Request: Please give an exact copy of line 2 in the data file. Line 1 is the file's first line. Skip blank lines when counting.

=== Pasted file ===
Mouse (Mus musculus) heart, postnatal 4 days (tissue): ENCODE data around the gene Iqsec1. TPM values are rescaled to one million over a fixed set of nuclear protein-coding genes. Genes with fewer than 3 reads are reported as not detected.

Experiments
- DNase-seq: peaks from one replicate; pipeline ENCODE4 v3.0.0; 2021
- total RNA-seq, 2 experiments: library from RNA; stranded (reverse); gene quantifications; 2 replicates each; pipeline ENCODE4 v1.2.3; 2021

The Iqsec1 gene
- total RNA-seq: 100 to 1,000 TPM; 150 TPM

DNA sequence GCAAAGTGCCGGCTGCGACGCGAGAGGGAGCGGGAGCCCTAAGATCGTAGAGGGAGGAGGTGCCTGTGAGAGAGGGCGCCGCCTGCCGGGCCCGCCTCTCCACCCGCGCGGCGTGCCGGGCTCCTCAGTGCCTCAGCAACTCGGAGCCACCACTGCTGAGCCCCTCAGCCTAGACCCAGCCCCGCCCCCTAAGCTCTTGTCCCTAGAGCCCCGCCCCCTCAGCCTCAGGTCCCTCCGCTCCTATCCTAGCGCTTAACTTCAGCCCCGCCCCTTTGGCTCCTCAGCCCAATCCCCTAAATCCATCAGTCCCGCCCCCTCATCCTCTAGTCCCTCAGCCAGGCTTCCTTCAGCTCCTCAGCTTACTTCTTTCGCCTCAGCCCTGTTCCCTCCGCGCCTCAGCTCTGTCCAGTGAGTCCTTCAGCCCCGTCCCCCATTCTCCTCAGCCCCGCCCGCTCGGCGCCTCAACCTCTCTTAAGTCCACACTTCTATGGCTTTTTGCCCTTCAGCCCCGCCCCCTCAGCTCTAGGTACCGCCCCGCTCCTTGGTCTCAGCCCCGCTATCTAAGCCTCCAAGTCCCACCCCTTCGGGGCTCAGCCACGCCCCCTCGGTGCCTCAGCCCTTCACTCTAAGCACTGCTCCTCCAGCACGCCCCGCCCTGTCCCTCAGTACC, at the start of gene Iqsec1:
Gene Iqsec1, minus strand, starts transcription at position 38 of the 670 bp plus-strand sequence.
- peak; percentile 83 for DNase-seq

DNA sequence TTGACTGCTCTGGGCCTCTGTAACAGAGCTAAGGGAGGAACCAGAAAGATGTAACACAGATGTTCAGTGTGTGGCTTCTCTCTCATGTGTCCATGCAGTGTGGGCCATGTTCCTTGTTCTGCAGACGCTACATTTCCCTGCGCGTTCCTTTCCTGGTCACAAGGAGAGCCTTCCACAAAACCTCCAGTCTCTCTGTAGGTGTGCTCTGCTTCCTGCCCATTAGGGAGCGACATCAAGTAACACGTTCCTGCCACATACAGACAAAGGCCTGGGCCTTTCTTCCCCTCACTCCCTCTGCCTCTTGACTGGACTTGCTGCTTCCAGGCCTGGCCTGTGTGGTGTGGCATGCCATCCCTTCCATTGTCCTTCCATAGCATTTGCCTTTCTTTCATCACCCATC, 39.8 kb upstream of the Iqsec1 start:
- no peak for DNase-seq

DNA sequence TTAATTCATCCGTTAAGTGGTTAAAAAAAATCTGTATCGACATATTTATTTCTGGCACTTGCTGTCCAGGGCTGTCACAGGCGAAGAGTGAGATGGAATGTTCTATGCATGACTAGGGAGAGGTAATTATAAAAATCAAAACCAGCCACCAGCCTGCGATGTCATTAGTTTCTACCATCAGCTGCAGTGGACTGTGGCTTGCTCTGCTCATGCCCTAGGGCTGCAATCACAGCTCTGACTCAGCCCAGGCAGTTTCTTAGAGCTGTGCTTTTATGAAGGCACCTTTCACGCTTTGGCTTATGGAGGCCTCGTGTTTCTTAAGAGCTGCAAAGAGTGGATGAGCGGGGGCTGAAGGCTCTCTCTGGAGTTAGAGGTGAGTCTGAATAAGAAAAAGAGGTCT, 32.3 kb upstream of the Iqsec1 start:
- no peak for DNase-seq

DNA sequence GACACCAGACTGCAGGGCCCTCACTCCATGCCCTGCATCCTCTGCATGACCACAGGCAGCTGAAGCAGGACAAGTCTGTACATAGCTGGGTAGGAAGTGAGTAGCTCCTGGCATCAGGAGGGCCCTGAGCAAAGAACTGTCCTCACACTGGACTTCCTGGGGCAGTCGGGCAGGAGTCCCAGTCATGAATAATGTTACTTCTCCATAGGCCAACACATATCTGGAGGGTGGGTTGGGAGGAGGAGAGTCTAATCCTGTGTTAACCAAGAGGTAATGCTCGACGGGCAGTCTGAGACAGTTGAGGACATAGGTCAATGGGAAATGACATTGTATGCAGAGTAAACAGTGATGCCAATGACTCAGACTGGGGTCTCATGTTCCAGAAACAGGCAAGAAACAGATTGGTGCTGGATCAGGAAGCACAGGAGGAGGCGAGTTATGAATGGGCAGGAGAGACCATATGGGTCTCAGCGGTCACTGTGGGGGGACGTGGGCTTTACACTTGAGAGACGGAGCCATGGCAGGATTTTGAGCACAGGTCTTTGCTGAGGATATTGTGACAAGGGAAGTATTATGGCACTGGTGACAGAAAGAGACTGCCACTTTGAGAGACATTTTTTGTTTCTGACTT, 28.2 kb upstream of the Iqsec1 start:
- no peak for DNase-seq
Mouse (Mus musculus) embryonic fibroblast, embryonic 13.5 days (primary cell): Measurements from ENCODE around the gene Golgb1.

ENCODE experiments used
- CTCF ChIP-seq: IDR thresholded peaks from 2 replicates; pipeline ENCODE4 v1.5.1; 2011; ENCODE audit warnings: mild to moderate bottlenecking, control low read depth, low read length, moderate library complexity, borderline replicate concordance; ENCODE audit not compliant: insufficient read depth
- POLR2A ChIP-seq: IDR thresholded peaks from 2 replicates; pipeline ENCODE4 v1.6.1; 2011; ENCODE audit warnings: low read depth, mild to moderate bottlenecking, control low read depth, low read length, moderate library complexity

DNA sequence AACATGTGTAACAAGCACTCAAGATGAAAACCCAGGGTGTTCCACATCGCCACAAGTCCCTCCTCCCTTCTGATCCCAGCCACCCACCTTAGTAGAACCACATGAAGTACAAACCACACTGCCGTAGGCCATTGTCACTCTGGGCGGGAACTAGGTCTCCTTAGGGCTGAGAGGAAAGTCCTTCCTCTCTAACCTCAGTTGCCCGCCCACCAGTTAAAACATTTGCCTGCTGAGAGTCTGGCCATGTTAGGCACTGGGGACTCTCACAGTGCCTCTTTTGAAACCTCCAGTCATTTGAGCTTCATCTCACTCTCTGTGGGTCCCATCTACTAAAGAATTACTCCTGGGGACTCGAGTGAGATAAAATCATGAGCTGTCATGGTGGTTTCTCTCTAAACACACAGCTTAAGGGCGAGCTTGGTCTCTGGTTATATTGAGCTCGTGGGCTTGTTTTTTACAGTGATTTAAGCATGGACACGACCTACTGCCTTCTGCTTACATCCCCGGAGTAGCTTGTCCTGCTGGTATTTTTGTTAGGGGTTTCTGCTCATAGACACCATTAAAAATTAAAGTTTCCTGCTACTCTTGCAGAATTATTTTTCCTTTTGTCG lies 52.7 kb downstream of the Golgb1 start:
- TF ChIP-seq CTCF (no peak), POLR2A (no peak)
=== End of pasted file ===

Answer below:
Experiments